Pentagon’s Post-War Budget Marks End of War Era

Carolyn Kaster/AP

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Defense Secretary Chuck Hagel previews the first budget in 13 years for a military no longer on a ‘war footing.’ By Stephanie Gaskell

President Barack Obama’s fiscal year 2015 budget request reflects a major shift for the U.S. military after 13 long years of war. In a speech previewing the request, which is expected to be released next week, Defense Secretary Chuck Hagel said the military of the future will be smaller but, Pentagon officials hope, more agile, adaptable and technologically superior.

“This is a different time. We haven’t seen this time, in our budget, cuts in the world, what’s going on in the world,” Hagel said at the Pentagon on Monday. “Certainly, like every year, is different, but this is the first time in 13 years we will be presenting a budget to the Congress of the United States that’s not a war-footing budget.”

“Now, you might say, ‘So what?’ That’s a defining budget because it starts to reset, reshape … rebalance, redefine our enterprise for the future. So what we have that we’re dealing with – and I used the term reality – is a reality of what we have. And so it is a different situation,” he said. “It doesn’t mean that we’re going to accomplish everything that we have proposed and that Congress will accept the recommendations, but it is a different time. And it means that we’re required to deal with that different time in a very responsible way.”

The FY15 budget is capped by Congress, under the Bipartisan Budget Act, to $496 billion. Hagel said Obama will request $58 billion more for an “Opportunity, Growth and Security Initiative” that will be paid for by “a balanced package of spending and tax reforms.” Of that, $26 billion would go to the Pentagon to reinstate military readiness hurt by sequestration.

Hagel said there will be no cuts to pay and benefits, but the growth of those costs will be slowed. He will recommend a 1 percent pay increase for FY15, but freeze the pay for general and flag officers.

As the secretary outlined decisions about funding major weapons programs, he warned that if sequestration continues into fiscal year 2016, there also will be dire consequences to readiness.

The White House is expected to release the full FY15 spending request on March 4. But Hagel’s preview shows that the military has clearly accepted its new reality – no more long ground wars, no more blank checks from Congress – and the administration is ready to challenge Congress on decisions shaping the future force. The only certainty the Pentagon has now is that there is still much uncertainty about what the near future will look like.

According to Hagel, under the president’s request, the Army will be cut to somewhere between 440,000 and 450,000 soldiers, down from its current size of 520,000, and the Ground Combat Vehicle program scrapped for a new next-generation model. Army Reserve and Guard personnel would drop to 195,000 and 335,000, respectively, by 2017.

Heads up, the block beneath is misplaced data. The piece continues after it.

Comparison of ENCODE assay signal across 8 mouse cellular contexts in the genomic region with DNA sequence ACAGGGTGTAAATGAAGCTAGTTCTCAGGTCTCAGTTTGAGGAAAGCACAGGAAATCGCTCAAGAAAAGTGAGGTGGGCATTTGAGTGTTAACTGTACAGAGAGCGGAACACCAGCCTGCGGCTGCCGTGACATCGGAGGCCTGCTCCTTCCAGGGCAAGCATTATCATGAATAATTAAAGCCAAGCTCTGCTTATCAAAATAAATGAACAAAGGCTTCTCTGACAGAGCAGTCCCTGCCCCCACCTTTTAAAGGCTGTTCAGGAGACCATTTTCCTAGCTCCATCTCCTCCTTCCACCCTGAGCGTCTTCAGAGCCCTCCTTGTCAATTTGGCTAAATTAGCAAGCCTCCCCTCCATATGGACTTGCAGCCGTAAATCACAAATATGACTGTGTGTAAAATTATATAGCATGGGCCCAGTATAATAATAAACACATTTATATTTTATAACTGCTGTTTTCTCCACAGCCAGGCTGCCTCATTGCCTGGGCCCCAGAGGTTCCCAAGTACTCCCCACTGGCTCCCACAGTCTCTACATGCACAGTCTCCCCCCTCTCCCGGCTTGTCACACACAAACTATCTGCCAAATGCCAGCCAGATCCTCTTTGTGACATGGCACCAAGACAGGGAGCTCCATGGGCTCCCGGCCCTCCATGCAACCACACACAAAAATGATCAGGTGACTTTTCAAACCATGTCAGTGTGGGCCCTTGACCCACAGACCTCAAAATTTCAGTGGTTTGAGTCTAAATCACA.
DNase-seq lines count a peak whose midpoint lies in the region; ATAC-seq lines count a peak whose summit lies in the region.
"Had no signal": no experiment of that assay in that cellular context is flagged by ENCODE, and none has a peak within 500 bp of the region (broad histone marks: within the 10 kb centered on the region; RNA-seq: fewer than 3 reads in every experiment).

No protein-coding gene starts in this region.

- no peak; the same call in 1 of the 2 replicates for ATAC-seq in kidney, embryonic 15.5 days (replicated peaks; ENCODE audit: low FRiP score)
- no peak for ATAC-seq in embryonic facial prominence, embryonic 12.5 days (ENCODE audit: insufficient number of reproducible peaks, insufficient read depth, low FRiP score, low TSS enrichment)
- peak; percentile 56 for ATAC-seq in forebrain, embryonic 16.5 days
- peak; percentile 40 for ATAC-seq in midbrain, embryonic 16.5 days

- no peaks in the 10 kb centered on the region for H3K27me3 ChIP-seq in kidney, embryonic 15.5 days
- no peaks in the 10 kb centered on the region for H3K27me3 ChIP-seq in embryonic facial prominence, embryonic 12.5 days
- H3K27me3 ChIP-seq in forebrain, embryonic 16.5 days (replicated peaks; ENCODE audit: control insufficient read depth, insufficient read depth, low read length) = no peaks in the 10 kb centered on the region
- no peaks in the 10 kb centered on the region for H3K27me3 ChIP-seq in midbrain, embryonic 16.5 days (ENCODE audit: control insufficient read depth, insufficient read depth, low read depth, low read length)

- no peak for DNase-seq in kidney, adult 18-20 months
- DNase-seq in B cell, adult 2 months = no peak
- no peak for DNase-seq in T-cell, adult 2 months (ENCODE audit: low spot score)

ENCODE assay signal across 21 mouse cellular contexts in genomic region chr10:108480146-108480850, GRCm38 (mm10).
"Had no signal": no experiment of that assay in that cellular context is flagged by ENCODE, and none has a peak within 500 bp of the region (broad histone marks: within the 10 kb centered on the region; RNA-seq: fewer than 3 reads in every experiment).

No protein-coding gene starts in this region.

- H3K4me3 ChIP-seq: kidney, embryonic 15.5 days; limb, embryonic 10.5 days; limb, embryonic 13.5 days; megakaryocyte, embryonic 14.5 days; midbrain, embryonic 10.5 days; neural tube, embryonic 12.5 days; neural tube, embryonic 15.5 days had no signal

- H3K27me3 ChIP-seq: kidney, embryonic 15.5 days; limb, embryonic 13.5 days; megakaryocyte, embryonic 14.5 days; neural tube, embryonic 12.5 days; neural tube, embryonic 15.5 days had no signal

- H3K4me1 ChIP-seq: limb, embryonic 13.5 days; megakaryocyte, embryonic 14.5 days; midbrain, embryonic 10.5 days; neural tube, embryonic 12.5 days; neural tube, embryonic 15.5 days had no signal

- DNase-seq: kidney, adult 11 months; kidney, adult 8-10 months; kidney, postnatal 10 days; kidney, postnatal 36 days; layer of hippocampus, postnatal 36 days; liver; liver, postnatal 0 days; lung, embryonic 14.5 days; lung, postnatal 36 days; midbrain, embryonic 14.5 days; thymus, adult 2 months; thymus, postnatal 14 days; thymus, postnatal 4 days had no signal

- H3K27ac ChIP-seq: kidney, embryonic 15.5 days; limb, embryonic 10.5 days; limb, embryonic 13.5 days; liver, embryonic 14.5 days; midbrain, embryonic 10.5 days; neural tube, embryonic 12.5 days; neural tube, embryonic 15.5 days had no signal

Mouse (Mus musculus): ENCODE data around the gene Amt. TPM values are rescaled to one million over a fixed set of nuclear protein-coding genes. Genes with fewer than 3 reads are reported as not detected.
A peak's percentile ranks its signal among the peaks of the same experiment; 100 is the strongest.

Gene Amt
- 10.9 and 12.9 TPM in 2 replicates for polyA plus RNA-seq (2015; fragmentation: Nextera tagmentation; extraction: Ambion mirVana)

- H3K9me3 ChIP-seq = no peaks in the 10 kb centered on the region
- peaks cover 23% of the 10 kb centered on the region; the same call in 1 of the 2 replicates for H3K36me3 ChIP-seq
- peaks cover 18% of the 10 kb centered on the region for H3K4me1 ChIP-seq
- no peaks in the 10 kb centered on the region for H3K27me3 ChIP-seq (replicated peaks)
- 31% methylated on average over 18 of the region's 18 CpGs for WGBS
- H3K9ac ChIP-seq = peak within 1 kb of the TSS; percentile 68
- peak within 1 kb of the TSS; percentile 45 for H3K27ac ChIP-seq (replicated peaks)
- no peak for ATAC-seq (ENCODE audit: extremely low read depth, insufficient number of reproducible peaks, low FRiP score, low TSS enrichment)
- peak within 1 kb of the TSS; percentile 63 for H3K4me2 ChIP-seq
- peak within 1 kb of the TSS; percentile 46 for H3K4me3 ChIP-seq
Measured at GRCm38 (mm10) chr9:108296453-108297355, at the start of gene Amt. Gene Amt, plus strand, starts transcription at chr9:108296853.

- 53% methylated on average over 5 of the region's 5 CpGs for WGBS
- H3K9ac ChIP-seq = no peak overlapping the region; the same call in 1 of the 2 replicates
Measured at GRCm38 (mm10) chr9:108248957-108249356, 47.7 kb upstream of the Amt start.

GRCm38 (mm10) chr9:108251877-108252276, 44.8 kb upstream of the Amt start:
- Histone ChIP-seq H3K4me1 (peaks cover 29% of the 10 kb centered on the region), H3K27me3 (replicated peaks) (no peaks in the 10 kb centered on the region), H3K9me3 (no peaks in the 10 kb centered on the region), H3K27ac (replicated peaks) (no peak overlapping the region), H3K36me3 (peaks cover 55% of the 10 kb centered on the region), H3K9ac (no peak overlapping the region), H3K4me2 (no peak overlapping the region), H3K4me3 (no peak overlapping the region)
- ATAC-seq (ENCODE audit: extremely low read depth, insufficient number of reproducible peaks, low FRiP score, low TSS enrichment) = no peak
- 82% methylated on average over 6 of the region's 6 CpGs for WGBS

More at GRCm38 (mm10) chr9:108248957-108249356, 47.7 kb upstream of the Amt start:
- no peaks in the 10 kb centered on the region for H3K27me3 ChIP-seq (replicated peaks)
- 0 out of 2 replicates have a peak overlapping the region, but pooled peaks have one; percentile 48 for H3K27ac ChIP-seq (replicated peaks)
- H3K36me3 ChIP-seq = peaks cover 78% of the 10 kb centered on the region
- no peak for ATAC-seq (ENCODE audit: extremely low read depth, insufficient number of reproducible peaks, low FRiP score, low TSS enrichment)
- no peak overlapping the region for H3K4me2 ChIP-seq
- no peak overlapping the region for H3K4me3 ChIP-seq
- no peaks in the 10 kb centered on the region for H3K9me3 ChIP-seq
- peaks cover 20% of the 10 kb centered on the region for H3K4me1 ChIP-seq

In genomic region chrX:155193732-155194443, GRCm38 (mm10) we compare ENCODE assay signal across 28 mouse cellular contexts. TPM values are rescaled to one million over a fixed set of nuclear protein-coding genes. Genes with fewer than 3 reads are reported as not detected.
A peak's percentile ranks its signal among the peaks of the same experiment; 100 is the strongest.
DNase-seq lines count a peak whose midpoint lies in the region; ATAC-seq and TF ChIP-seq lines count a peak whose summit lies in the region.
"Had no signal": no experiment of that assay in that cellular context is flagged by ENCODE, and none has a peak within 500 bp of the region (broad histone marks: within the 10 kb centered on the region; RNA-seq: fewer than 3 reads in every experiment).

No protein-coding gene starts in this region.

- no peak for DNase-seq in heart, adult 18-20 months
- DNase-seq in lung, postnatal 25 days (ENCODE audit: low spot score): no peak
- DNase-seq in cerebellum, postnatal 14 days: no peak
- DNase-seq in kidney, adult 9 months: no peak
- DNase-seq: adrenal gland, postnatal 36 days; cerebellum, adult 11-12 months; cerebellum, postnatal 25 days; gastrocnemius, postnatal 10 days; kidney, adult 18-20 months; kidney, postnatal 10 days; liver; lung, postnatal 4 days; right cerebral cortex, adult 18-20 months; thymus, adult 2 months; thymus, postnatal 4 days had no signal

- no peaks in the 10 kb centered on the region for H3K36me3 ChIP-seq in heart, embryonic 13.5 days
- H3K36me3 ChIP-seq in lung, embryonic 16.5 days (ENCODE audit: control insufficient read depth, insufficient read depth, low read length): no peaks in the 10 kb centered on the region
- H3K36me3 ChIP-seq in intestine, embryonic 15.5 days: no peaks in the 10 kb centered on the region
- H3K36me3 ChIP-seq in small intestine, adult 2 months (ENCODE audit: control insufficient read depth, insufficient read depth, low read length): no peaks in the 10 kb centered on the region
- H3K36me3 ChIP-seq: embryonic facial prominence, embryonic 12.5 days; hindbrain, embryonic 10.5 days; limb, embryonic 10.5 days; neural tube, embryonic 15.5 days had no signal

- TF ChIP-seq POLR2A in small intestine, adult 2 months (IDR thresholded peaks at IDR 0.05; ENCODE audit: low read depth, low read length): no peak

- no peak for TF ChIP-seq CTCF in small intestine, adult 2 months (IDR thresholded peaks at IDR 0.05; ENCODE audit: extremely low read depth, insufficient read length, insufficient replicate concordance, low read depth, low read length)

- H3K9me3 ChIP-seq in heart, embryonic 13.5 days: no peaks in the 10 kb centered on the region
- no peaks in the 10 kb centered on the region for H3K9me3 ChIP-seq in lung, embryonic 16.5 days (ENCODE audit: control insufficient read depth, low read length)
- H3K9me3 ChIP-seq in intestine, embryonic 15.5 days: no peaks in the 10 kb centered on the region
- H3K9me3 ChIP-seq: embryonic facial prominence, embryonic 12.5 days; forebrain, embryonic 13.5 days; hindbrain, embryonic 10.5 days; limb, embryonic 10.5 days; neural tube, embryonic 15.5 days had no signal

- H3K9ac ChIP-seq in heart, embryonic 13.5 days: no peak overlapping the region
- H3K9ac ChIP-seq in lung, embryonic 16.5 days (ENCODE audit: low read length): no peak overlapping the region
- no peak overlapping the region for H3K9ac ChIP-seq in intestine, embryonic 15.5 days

The Air Force will build a new bomber, refueling tanker and the F-35, but the A-10 close combat fleet will be retired. The U-2 bomber will be replaced with the unmanned Global Hawk system, in a major Pentagon reversal reflecting the U.S. desire for unmanned, long-range reconnaissance over Asia. And Predator and Reaper drone fleet would grow by 55, down from a planned 65.

The Navy will maintain 11 carrier strike groups, but Hagel warned Congress that if sequestration continues into next year, the Pentagon would cut the USS George Washington’s group. The cruiser fleet will be laid up so it can be modernized and return to the seas. Plans for anything beyond 32 littoral combat ships will be put on hold while the Navy looks for a new small surface combat ship to replace frigates. The Marines will shrink from 190,000 to 182,000, as expected.

Cyber programs and special operations are the only areas where the budget will be increased – a sign of the Pentagon’s continued focus on counterterrorism operations and cyber defense.

Housing allowances will slow until they reach a 5 percent out-of-pocket contribution. Hagel pointed out that in the 1990s, the housing contribution was 18 percent. Subsidies for military commissaries will be reduced by $1 billion and TRICARE co-pays will increase. Still, he said, “DOD continues to support the principle of ‘grandfathering’ for any future changes to military retirement plans.”

Hagel said he was aware that many of his proposals, including another round of base closures, would not pass Congress. Still, he closed his remarks with a quote from Henry Stimson, secretary of war under President Franklin D. Roosevelt. Stimson said at the time that America must “act in the world as it is, and not in the world as we wish it were.”

[Eds Note: This story has been corrected to reflect Army personnel reductions of 440,000 to 450,000 soldiers, not 420,000 to 430,000..]

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